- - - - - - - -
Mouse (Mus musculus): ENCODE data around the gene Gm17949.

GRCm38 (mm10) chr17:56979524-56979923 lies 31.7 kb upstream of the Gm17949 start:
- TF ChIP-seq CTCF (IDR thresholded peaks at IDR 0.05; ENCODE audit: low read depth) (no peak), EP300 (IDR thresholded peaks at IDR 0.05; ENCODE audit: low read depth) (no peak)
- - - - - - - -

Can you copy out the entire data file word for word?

Mouse (Mus musculus): ENCODE data around the gene Gm17949.

GRCm38 (mm10) chr17:56979524-56979923 lies 31.7 kb upstream of the Gm17949 start:
- TF ChIP-seq CTCF (IDR thresholded peaks at IDR 0.05; ENCODE audit: low read depth) (no peak), EP300 (IDR thresholded peaks at IDR 0.05; ENCODE audit: low read depth) (no peak)